A timer is a PLC instruction measuring the amount of time elapsed following an event. Timer instructions come in two basic types: on-delay timers and off-delay timers. Both “on-delay” and “off-delay” timer instructions have single inputs triggering the timed function.
The accuracy and repeatability of the timer are extremely high because the PLC processor generates delays. A timer starts counting at time-based intervals and continues until the accumulated value equals the preset value. When the accumulated value is equal to the preset time, the output will be energized. Then the timer sets the output.
There are mainly two types of timers: On delay timer, Off-delay timer
On delay timer:
An “on-delay” timer activates an output only when the input has been active for a minimum amount of time.
- The timer starts operating, when the rung is turned ON.
- When the rung is on, the timer starts counting until the preset value is equal to the accumulated value.
- The timer starts counting when the rung is turned ON, the counting of accumulated value will be shown at the ET rung on the timer logic.
- The preset value is given at the timer box, it can be changed.
- Whenever the rung is ON, the ET bit starts counting until the count equal the preset value.
For example, To start the conveyor belt motor, the operator must press and hold the “Start” pushbutton for 10 seconds, during which time the siren sounds, warning people to clear away from the conveyor belt that is about to start. Only after this 10-second start delay does the motor actually start (and latch “on”):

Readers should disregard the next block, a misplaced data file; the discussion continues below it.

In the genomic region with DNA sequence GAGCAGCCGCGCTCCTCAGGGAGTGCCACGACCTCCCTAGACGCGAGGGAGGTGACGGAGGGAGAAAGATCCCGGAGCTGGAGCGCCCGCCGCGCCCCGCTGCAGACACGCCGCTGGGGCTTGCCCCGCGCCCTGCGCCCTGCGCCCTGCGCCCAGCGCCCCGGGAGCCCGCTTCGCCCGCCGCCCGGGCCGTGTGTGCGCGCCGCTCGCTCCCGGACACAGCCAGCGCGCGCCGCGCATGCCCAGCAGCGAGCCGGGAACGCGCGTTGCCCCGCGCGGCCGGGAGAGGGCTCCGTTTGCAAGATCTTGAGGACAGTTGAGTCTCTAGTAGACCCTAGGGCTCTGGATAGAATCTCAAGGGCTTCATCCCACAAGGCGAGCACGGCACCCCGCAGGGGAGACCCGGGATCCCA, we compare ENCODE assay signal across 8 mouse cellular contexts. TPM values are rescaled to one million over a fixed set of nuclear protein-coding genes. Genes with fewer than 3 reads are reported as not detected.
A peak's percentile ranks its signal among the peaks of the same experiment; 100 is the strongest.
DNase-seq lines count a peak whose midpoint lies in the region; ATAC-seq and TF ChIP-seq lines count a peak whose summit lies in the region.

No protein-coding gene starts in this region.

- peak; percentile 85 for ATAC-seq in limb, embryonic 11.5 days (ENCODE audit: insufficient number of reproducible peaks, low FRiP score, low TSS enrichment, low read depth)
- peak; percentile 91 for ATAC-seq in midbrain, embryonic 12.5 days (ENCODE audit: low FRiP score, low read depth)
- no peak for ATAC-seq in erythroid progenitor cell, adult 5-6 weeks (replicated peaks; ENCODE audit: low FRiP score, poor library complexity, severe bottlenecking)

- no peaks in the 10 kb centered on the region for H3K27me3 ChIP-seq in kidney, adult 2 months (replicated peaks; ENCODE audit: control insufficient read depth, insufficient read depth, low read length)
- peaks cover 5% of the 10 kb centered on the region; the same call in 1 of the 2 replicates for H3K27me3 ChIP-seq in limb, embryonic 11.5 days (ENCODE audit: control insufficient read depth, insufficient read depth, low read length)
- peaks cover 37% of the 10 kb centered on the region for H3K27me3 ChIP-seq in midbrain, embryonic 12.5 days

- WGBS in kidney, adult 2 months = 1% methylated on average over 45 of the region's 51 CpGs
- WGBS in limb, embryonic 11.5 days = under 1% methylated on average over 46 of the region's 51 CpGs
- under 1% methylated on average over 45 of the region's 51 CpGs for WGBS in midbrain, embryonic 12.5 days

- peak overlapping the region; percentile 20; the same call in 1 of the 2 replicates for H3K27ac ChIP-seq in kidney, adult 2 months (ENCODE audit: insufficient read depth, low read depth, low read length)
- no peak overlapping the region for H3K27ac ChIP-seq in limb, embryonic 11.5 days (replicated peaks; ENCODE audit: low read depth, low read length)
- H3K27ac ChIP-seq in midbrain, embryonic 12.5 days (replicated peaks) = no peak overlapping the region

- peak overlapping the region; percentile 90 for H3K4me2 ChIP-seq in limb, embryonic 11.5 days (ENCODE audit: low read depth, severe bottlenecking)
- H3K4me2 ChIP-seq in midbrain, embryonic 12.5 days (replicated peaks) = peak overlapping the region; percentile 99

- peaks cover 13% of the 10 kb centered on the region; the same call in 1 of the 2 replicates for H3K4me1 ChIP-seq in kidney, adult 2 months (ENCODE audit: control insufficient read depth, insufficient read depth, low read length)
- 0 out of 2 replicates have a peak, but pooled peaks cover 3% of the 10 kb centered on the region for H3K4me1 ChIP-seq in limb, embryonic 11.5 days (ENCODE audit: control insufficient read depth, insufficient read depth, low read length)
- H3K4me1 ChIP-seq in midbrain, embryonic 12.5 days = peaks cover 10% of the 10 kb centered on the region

OFF delay timer:
This timer instruction differs from the on-delay type in that the timing function begins as soon as the instruction is deactivated, not when it is activated.
- The off-delay timer works normally for logic true. When the rung is turned ON the system works as the same.
- But when the rungs turn false, which means when the rung is false the output will no get turn immediately.
- The timer starts counting, until when the accumulated value is equal to the preset value.
- When the switch is turned OFF, the instrument continues it state for a period given at the ET line. And turn off the instrument after a delay.
An application for an off-delay timer is a cooling fan motor control for a large industrial engine. In this system, the PLC starts an electric cooling fan as soon as the engine is detected as rotating, and keeps that fan running for two minutes following the engine’s shut-down to dissipate residual heat.